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raportance is not likely to be regarded as ancient and honourable, had, before his time, ishonourable. In a country in which many been scarcely mentioned in our history; but very honest people had, within the space of a which, long after his death, produced so many lew months, supported the government of the eminent men, and formed such distinguished Protector, that of the Rump, and that of the alliances, that it exercised, in a regular and (ing, a man was not likely to be ashamed of constitutional manner, an influence in the state thandoning his party for a place, or of voting scarcely inferior to that which, in widely differ. or a bill which he had opposed.
ent times, and by widely different arts, the The public men of the times which followed house of Neville aitained in England, and that the Restoration were by no means deficient in of Douglas in Scotland. During the latter tourage or ability; and some kinds of talent years of George II., and through the whole appear to have been developed amongst them reign of George III., members of that widely 0 a remarkable-we might almost say, to a spread and powerful connection were almost Dorbid and unnatural degree. Neither Thera- constantly at the head either of the Government nenes in ancient, nor Talleyrand in modern or of the Opposition. There were times when times, had a finer perception of all the pecu- the “cousinhood," as it was once nicknamed, tiarities of character, and of all the indications would of itself have furnished almost all the of coming change, than some of our country- materials necessary for the construction of an men of those days. Their power of reading efficient cabinet. Within the space of fifty things of high import, in signs which to others years, three First Lords of the Treasury, three were invisible or unintelligible, resembled Secretaries of State, two Keepers of the Privy magic. But the curse of Reuben was upon Seal, and four First Lords of the Admiralty them all: "Unstable as water, thou shall not were appointed from among the sons and grandexcel."
sons of the Countess Temple. This character is susceptible of innumerable So splendid have been the fortunes of the modifications, according to the innumerable main stock of the Temple family, continued by varieties of intellect and temper in which it female succession. Williain Temple, the first may be found. Men of unquiet minds and of the line who attained to any great historical violent ambition followed a fearfully eccentric eminence, was of a younger branch. His facourse-darted wildly from one extreme to ther, Sir John Temple, was Master of the Rolls another-served and betrayed all parties in in Ireland, and distinguished himself among iurn-showed their unblushing foreheads al. (the Privy Councillors of that kingdom by the ternately in the van of the most corrupt admi- zeal with which, at the commencement of the aistrations and the most factious oppositions- struggle between the crown and the Long were privy to the most guilty mysteries, first | Parliament, he supported the popular cause. of the Cabal, and then of the Rye-House Plot He was arrested by order of the Duke of Or -abjured their religion to win their sovereign's mond, but regained his liberty by an exchange, !avour, while they were secretly planning his repaired to England, and there sat in the House overthrow--shrived themselves to Jesuits with of Commons as burgess for Chichester. Heatetters in cipher from the Prince of Orange in tached himself to the Presbyterian party, and .heir pockets-corresponded with the Hague was one of those moderate members who, at whilst in office under James-began to corres- the close of the year 1648, voted for treating pond with St. Germains as soon as they had with Charles on the basis to which that prince kissed hands for office under William. But had himself agreed, and who were, in conseTemple was not one of these. He was not quence, turned out of the House, with small destitute of ambition. But his was not one of ceremony, by Colonel Pride. Sir John seems, those souls within which unsatisfied ambition however, to have made his peace with the anticipates the tortures of hell, gnaws like the victorious Independents; for, in 1653, he reworm which dieth not, and burns like the fire sumed his office in Ireland. which is not quenched. His principle was to Sir John Temple was married to a sister of pake sure of safety and comfort, and to let the celebrated Henry Hammond, a learned and greatness come if it would. It came: he en- pious divine, who took the side of the king joyed it: and in the very first moment in which with very conspicuous zeal during the Civil it could no longer be enjoyed without danger War, and was deprived of his preferment in the ind vexation, he contentedly let it go. He was church after the victory of the Parliament. On not exempt, we think, from the prevailing politi- account of the loss which Hammond sustained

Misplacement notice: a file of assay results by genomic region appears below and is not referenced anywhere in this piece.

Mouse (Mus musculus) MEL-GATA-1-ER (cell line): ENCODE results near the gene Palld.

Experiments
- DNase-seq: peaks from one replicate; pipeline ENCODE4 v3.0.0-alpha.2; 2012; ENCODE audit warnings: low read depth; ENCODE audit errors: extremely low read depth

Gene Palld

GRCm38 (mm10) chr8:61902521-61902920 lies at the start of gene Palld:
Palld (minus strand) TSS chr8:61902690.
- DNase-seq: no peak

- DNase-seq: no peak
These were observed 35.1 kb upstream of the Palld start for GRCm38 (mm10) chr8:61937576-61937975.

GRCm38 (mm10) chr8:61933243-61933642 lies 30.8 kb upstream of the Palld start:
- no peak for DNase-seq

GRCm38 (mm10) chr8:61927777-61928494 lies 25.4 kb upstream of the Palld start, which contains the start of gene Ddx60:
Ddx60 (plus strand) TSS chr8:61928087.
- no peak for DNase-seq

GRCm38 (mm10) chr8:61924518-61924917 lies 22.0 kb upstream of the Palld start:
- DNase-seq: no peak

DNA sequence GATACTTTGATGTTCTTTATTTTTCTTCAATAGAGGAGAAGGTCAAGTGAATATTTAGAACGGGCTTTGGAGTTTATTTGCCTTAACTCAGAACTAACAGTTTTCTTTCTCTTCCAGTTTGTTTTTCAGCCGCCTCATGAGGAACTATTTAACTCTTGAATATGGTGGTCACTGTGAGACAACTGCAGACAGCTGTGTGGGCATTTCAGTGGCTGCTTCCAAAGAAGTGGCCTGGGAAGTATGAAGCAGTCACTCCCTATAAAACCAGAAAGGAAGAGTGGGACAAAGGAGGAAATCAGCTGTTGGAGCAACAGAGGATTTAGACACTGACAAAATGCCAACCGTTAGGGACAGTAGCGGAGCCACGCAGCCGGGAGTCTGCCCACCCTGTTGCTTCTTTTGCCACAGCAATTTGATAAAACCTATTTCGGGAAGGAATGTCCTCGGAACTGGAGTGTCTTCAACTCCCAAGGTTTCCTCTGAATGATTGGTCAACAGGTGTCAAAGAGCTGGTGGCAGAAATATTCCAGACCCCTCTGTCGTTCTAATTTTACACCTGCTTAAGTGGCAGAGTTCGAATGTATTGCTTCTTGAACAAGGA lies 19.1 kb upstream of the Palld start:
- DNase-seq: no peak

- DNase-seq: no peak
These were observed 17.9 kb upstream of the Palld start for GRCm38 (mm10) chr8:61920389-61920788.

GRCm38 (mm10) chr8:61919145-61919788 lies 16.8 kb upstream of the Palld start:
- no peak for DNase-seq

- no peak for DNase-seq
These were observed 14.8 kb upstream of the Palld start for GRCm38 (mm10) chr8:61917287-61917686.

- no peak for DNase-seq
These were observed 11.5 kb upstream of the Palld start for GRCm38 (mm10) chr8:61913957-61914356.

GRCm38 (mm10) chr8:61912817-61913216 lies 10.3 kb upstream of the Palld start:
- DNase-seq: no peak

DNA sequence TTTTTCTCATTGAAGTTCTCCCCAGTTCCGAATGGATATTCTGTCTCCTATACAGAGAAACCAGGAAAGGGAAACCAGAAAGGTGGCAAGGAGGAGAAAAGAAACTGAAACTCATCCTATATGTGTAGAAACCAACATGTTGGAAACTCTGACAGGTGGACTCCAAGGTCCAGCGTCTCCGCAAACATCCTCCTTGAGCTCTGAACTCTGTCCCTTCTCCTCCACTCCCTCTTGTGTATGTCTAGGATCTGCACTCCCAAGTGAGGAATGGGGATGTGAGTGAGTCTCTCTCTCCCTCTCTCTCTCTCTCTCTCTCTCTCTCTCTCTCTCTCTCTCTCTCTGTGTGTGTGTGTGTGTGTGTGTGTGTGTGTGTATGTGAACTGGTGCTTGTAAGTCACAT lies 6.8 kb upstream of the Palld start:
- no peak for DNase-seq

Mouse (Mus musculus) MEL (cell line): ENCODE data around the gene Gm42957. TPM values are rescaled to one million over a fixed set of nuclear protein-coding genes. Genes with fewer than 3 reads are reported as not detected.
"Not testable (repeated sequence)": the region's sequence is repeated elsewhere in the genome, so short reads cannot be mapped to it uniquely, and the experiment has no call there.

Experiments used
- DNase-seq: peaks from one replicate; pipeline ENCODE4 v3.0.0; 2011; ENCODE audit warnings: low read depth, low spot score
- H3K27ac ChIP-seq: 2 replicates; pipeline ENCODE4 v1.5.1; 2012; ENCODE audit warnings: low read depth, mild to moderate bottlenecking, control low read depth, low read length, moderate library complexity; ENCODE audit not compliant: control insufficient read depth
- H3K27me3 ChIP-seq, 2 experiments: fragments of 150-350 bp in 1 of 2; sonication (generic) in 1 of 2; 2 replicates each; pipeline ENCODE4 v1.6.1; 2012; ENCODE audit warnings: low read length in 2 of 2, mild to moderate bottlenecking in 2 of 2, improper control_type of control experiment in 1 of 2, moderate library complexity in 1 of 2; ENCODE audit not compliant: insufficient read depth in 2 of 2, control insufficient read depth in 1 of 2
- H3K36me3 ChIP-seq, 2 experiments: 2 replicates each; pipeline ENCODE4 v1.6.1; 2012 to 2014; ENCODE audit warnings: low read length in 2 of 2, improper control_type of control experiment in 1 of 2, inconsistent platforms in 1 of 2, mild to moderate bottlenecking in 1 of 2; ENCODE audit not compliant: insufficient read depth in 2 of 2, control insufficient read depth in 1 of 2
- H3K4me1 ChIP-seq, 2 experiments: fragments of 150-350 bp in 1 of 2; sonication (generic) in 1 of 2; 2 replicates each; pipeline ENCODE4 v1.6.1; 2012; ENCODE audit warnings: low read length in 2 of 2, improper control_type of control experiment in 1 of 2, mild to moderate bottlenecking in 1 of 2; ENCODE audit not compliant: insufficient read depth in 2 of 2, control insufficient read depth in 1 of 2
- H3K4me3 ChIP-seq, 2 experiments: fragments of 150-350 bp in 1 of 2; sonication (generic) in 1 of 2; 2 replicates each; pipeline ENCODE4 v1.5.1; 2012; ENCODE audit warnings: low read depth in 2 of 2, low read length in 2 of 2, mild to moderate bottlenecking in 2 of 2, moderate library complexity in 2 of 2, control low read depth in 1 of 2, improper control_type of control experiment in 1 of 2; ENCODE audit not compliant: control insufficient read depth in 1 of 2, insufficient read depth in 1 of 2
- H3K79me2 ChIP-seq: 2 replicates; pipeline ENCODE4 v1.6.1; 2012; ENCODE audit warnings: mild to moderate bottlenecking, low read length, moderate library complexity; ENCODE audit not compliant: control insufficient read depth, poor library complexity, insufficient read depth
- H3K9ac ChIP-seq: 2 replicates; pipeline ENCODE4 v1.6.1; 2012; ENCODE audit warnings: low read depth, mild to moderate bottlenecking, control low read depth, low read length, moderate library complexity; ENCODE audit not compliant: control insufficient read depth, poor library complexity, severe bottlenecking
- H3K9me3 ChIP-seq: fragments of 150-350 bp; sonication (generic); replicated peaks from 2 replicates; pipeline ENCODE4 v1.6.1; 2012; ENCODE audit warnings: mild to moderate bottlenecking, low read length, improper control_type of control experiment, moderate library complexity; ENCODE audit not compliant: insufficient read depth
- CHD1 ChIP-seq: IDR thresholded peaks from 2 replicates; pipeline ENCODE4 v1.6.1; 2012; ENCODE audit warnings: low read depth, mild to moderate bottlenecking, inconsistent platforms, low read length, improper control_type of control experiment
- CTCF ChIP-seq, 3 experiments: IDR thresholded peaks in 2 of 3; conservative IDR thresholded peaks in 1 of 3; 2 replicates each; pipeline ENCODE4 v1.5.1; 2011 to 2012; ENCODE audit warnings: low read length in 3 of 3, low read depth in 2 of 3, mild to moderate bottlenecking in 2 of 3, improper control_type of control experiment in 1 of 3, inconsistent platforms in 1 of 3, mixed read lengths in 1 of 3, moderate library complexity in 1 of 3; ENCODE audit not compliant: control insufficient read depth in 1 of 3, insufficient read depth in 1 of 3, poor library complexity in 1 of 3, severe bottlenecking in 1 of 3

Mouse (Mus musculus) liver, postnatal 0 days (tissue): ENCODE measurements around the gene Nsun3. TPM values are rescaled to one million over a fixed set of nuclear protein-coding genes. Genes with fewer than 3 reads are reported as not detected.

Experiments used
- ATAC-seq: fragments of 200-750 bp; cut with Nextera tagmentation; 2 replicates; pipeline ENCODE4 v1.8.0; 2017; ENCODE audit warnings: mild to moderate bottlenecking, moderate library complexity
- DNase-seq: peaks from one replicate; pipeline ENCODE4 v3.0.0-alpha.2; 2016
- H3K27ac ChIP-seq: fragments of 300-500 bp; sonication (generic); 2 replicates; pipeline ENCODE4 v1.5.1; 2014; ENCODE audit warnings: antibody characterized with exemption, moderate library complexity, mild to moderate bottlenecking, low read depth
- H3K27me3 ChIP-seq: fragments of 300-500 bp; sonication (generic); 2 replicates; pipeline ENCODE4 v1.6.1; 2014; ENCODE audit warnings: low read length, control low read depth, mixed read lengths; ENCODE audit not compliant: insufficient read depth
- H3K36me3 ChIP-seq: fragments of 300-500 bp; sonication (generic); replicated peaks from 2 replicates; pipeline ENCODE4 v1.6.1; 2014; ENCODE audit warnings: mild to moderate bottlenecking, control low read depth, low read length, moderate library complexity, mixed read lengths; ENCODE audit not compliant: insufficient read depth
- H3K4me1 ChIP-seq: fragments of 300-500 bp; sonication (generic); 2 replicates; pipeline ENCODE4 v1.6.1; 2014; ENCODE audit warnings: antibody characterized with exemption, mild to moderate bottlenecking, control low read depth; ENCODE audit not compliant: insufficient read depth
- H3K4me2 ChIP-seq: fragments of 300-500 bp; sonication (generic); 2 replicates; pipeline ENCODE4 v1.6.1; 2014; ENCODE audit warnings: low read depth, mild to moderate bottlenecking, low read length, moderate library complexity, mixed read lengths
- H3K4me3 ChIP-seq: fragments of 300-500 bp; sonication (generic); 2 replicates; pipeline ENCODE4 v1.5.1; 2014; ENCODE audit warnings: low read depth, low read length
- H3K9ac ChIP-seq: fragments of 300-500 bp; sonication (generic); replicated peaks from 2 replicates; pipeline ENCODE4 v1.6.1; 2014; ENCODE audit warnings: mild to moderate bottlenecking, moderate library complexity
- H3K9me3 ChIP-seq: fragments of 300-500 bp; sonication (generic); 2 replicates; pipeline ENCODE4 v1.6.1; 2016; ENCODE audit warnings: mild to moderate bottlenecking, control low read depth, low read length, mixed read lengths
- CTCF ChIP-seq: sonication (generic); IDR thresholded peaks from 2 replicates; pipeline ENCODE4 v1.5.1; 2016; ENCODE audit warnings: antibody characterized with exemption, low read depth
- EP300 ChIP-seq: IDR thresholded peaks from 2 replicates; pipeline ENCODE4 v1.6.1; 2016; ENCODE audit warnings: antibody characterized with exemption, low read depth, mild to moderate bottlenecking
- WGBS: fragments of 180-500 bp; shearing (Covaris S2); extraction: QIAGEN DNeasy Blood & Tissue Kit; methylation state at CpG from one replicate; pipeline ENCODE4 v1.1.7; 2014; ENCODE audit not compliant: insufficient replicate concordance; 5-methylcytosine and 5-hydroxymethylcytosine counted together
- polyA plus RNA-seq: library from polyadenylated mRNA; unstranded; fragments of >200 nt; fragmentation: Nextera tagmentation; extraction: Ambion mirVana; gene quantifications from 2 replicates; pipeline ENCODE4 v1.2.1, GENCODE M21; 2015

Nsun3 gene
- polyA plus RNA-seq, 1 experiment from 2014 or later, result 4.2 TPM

al immorality. His mind took the contagion, on this occasion, he has the honour of being but took it ad modum recipientis ; in a form so designated, in the cant of that new brood of nild that an undiscerning judge might doubt Oxonian sectaries who unite the worst parts of shether it were indeed the same fierce pesti- the Jesuit to the worst parts of the Orange. lence that was raging all around. The malady man, as Hammond, Presbyter, Doctor, and partook of the constitutional languor of the Confessor. patient. The general corruption, mitigated by William Temple, Sir John's cldest son, was iis calm and unadventurous temperament, born in London, in the year 1628. He received showed itself in omissions and desertions, not his early education under his maternal uncle, le positive crimes; and his inactivity, though was subsequently sent to school at Bishopometimes timorous and selfish, becomes re- Stortford, and, at seventeen, began to reside at pectable when compared with the malevolent Emmanuel College, Cambridge, where the ind perfidious restlessness of Shaftesbury and celebrated Cudworth was his tutor. Tne times underland.